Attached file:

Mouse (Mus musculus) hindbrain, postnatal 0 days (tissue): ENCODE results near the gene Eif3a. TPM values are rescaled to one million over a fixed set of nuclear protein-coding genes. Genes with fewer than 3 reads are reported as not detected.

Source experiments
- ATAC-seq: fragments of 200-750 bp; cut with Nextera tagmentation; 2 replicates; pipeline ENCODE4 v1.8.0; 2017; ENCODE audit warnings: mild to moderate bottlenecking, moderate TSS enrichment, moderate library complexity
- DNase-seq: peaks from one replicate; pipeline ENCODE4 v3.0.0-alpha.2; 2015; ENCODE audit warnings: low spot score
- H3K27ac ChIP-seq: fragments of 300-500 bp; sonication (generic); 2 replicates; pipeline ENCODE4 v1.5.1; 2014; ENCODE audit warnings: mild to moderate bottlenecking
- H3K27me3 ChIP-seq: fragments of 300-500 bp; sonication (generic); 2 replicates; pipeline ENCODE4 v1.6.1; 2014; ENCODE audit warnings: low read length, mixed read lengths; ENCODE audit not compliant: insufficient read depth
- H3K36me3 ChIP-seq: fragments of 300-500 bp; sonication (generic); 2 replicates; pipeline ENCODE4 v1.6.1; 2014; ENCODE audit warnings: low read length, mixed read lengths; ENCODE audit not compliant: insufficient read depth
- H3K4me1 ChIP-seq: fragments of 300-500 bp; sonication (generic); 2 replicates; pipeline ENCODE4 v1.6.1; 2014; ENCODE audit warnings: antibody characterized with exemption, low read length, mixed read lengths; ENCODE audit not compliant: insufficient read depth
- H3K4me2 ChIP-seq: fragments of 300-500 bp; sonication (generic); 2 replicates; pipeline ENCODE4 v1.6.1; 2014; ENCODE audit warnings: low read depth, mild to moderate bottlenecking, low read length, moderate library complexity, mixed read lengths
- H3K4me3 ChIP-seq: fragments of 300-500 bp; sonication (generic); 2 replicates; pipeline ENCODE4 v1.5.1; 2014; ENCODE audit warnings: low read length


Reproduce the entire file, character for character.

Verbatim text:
Mouse (Mus musculus) hindbrain, postnatal 0 days (tissue): ENCODE results near the gene Eif3a. TPM values are rescaled to one million over a fixed set of nuclear protein-coding genes. Genes with fewer than 3 reads are reported as not detected.

Source experiments
- ATAC-seq: fragments of 200-750 bp; cut with Nextera tagmentation; 2 replicates; pipeline ENCODE4 v1.8.0; 2017; ENCODE audit warnings: mild to moderate bottlenecking, moderate TSS enrichment, moderate library complexity
- DNase-seq: peaks from one replicate; pipeline ENCODE4 v3.0.0-alpha.2; 2015; ENCODE audit warnings: low spot score
- H3K27ac ChIP-seq: fragments of 300-500 bp; sonication (generic); 2 replicates; pipeline ENCODE4 v1.5.1; 2014; ENCODE audit warnings: mild to moderate bottlenecking
- H3K27me3 ChIP-seq: fragments of 300-500 bp; sonication (generic); 2 replicates; pipeline ENCODE4 v1.6.1; 2014; ENCODE audit warnings: low read length, mixed read lengths; ENCODE audit not compliant: insufficient read depth
- H3K36me3 ChIP-seq: fragments of 300-500 bp; sonication (generic); 2 replicates; pipeline ENCODE4 v1.6.1; 2014; ENCODE audit warnings: low read length, mixed read lengths; ENCODE audit not compliant: insufficient read depth
- H3K4me1 ChIP-seq: fragments of 300-500 bp; sonication (generic); 2 replicates; pipeline ENCODE4 v1.6.1; 2014; ENCODE audit warnings: antibody characterized with exemption, low read length, mixed read lengths; ENCODE audit not compliant: insufficient read depth
- H3K4me2 ChIP-seq: fragments of 300-500 bp; sonication (generic); 2 replicates; pipeline ENCODE4 v1.6.1; 2014; ENCODE audit warnings: low read depth, mild to moderate bottlenecking, low read length, moderate library complexity, mixed read lengths
- H3K4me3 ChIP-seq: fragments of 300-500 bp; sonication (generic); 2 replicates; pipeline ENCODE4 v1.5.1; 2014; ENCODE audit warnings: low read length